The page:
By Mayvelin U. Caraballo, August 9 2018; the Manila Times


Image Credit to GMA Network

THE Philippines’ investment grade credit rating will be at risk if the current draft of a proposed federal government is approved, Finance Secretary Carlos Dominguez 3rd warned lawmakers on Wednesday.

At the continuation of a Development Budget Coordination Committee briefing at the Senate, Dominguez said framers of the draft federal constitution did consider how the national debt would be paid under the new system.

“I sat with the members of the Consultative Committee and my first question was, how would they see that the national debt will be paid? They said don’t worry about that but I said it’s not in the draft,’” he said.

“We don’t know what the final roadmap is going to look like. I had a long discussion with them and quite frankly, I
was more confused than when I started. It’s good that its being discussed now,” the Finance chief added.

Dominguez also said he would “absolutely” vote against the draft if it would be presented in a plebiscite.

He also told senators that the government would also incur”a very large budget deficit” if a court ruling providing for a higher revenue share for local governments is implemented.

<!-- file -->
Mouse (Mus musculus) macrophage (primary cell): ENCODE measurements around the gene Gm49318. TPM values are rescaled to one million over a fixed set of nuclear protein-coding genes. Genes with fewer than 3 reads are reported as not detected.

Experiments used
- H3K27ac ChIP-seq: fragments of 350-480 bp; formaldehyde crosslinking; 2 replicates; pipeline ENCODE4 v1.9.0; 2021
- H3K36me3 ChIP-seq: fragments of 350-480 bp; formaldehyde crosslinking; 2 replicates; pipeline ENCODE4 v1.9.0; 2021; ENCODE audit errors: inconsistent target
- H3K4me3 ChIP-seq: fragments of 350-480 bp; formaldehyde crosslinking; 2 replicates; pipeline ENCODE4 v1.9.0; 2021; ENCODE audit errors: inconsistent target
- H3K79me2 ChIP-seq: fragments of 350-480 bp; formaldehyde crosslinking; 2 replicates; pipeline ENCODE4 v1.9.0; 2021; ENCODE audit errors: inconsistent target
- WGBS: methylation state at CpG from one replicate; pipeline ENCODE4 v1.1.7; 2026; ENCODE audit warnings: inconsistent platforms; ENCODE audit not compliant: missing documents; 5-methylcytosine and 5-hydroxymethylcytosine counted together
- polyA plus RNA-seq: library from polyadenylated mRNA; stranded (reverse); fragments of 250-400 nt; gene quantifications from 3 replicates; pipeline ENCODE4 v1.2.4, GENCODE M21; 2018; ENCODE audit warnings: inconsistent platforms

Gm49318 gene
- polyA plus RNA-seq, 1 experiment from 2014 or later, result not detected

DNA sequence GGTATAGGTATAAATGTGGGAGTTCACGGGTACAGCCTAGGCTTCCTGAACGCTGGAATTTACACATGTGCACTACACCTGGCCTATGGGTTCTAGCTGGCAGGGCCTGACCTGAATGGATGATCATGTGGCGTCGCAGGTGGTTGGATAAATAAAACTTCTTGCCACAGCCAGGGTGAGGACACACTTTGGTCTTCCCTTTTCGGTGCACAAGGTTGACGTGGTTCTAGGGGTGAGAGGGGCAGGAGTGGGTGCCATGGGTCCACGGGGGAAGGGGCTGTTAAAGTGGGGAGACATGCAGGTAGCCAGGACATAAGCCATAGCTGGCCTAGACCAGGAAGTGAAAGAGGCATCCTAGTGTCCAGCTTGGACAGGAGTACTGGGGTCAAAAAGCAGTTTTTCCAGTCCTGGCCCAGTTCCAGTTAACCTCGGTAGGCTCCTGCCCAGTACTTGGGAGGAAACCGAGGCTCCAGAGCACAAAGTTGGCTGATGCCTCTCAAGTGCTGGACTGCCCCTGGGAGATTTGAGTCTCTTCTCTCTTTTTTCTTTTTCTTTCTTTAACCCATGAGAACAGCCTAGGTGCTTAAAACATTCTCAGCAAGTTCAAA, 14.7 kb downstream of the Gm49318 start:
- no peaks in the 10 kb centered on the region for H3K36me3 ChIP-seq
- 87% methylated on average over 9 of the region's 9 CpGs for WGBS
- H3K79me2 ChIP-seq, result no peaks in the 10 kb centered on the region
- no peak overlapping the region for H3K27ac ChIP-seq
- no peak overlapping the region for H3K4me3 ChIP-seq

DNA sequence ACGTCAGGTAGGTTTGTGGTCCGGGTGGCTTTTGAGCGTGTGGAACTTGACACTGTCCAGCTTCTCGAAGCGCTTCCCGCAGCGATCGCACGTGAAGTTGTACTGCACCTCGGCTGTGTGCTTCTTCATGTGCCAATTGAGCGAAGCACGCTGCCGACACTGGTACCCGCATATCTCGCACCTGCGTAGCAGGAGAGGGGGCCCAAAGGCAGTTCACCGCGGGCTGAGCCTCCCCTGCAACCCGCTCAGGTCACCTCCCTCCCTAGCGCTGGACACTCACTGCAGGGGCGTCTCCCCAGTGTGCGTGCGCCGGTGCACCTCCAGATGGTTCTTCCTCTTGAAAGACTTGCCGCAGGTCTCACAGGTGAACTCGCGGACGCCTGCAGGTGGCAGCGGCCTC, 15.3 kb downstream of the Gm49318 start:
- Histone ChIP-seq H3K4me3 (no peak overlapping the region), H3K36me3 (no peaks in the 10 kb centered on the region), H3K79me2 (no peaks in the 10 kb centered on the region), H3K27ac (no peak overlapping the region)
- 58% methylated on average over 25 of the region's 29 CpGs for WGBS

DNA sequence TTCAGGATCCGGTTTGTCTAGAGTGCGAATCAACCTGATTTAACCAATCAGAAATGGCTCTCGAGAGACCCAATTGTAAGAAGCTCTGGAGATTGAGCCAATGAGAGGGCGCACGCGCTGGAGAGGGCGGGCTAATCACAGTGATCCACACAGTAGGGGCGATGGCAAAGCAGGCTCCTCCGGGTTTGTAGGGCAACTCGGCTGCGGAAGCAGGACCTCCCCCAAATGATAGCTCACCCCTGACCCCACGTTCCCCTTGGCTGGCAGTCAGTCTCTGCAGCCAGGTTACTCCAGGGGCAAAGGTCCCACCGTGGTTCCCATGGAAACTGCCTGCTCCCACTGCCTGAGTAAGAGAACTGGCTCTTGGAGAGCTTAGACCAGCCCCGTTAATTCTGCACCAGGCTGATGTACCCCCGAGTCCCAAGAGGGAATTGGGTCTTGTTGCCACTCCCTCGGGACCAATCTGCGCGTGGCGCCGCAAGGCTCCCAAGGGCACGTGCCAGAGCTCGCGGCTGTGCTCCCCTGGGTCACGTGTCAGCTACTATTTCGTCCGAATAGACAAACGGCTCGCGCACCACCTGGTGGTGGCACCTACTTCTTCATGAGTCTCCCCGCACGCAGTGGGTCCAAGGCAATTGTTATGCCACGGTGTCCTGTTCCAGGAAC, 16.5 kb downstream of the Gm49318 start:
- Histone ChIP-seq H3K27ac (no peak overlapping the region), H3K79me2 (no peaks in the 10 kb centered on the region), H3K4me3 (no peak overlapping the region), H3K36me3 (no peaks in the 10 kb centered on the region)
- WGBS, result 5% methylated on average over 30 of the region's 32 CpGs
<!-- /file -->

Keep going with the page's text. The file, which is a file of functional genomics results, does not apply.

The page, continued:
At the moment, the budget deficit program has been set at P523.682 billion or 3 percent of gross domestic product for 2018, P624.370 billion or 3.2 percent for 2019, and 3 percent for 2020-2022.

This entails that the country’s investment grade credit standing from major debt watchers “will go to hell,” Dominguez claimed.

Credit rater Moody’s Investor Service has warned that charter change is one of the downside risks to the Philippine economy.

Meanwhile, Socioeconomic Planning Secretary Ernesto Pernia also said that a shift to federal system would have a direct additional cost of as much as P131 billion for the government.

“The rough estimate of NEDA (National Economic and Development Authority) is P120 billion, but this is just the direct cost,” he told legislators. ”

In an ambush interview on the sidelines of the briefing, Pernia clarified that the direct cost of running the government under federal system could go as high as P131 billion.